Australia’s consumer watchdog has warned retail service providers to start buying up more National Broadband Network (NBN) Connectivity Virtual Circuit (CVC) capacity following the end of NBN Co’s COVID-19 capacity giveaways.
The Australian Competition and Consumer Commission (ACCC) has reported that total CVC capacity acquired by RSPs fell by 2.3 per cent to 19.8 Tbps for the December 2020 quarter.
According to its latest NBN Wholesale Market Indicators Report, average CVC per user fell by 2.4 Mbps, a fall of 5.6 per cent for the same period.
“NBN’s temporary COVID-19 CVC boost offer has expired, so it’s important that retail service providers provide sufficient CVC capacity for consumers to continue to receive the speeds they are paying for, particularly during periods of high demand,” ACCC chair Rod Sims said.
NBN Co initially waived RSP charges for additional capacity of up to 40 per cent to help them cope with an anticipated surge in demand amid the ongoing coronavirus pandemic.
Lasting between March to December 2020, NBN Co then agreed to offer more discounts and rebates on higher speed plans following the end of the CVC provisions.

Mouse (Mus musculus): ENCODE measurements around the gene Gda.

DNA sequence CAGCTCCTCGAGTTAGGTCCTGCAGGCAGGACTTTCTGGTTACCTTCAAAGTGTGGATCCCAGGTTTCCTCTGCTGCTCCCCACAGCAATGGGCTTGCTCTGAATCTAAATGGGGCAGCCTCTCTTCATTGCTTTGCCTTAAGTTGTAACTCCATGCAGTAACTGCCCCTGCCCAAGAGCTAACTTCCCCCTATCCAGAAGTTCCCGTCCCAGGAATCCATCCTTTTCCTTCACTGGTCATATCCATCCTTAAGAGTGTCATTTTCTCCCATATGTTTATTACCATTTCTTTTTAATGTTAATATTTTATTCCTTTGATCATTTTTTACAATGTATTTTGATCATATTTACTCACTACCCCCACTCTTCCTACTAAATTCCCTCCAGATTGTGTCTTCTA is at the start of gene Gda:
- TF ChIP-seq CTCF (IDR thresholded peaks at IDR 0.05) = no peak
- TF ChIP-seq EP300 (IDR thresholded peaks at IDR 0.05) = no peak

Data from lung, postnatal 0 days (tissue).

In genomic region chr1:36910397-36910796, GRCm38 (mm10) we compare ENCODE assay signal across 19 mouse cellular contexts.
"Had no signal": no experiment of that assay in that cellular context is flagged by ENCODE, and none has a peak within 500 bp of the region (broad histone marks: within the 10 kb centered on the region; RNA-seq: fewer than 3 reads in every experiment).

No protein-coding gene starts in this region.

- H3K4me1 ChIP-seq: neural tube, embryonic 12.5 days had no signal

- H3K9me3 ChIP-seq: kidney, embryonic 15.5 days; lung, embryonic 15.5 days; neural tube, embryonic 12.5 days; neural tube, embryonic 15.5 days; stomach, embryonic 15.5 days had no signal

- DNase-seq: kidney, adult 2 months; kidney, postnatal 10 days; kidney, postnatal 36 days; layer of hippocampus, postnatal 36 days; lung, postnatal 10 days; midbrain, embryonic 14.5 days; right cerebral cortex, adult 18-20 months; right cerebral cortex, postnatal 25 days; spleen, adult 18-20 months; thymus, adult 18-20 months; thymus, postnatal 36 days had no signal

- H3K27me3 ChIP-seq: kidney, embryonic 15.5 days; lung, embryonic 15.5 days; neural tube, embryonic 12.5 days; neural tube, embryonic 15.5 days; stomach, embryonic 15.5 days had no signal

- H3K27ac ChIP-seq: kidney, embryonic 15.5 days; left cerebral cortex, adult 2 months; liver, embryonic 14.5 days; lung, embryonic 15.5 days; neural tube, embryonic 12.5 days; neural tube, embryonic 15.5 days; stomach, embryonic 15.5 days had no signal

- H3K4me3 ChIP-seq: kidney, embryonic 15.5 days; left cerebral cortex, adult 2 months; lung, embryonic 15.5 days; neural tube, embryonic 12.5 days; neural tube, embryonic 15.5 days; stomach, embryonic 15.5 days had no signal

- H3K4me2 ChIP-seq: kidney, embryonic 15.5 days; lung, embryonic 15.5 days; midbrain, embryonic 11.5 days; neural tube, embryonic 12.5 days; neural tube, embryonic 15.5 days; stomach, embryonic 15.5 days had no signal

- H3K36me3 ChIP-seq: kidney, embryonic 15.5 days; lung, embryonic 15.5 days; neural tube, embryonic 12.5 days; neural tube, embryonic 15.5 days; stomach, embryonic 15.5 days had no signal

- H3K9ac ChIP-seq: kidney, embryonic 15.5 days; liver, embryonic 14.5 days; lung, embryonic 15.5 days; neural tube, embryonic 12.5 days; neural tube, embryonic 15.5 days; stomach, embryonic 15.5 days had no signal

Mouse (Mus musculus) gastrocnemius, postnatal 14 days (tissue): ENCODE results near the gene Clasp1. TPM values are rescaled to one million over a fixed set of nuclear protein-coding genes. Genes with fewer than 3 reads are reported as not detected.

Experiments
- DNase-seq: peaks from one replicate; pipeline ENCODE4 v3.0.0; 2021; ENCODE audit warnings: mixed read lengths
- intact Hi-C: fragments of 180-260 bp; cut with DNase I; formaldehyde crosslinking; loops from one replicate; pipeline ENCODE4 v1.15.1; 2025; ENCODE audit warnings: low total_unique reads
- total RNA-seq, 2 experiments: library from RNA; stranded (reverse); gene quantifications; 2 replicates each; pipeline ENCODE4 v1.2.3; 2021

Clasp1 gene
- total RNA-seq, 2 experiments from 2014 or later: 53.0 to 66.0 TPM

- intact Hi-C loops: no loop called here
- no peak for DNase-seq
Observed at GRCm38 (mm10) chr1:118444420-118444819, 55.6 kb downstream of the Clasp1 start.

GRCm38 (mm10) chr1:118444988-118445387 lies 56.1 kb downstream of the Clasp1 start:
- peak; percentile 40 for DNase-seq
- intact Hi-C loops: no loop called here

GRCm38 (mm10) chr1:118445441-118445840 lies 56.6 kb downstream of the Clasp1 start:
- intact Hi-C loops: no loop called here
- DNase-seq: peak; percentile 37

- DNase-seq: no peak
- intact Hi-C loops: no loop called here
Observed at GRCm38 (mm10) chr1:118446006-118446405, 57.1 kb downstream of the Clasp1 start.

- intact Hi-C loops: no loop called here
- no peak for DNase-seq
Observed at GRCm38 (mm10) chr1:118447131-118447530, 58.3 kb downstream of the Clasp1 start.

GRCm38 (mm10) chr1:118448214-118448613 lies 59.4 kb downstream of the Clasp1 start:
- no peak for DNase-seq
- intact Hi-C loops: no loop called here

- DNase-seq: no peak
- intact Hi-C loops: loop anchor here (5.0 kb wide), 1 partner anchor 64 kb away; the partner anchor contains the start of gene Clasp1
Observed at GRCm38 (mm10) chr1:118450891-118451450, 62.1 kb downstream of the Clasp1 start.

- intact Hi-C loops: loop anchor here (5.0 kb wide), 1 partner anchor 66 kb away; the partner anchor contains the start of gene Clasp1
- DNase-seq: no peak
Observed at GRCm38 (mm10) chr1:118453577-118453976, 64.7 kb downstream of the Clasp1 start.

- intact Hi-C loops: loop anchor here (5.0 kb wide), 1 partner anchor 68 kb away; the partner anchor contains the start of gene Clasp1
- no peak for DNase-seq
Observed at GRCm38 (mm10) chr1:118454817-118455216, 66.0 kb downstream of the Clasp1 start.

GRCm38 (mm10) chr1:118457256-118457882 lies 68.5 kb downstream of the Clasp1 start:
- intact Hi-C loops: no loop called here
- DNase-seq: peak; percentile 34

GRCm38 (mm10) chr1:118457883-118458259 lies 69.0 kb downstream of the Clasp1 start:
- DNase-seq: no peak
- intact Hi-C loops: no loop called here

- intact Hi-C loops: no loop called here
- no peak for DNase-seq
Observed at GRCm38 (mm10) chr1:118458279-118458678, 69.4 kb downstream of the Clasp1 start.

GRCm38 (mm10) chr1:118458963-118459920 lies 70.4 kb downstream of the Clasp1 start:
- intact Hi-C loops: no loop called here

Meanwhile, according to the report, more than 8.1 million household and business services are now connected to the NBN, a 3.6 per cent growth in the December 2020 quarter.
This saw an additional 279,347 new households and businesses connect to the NBN, coincided with the Minister for Communications Paul Fletcher declaring in late 2020 that the NBN build was complete and fully operational.
The report revealed that 5.5 million broadband connections, or 68 per cent of all services acquired from NBN, are on higher speed tiers of 50Mbps and above.
Meanwhile, about 16 per cent of wholesale services acquired at speeds of 100Mbps or above, although a third still remain on a maximum of 25mbps speeds.
In terms of market share between RSPs, Telstra’s share of services acquired from NBN fell slightly to 45.5 per cent.
However, market shares of the other large retail service providers were largely unchanged. TPG currently accounts for almost a quarter of the market, while Optus holds 15.5 per cent and Vocus 7 per cent.
Among the smaller retail service providers, Aussie Broadband increased its overall market share to 4.2 per cent in the December quarter, up from 3.9 per cent in the previous quarter. Other small retail service providers accounted for the remaining share of 3.3 per cent.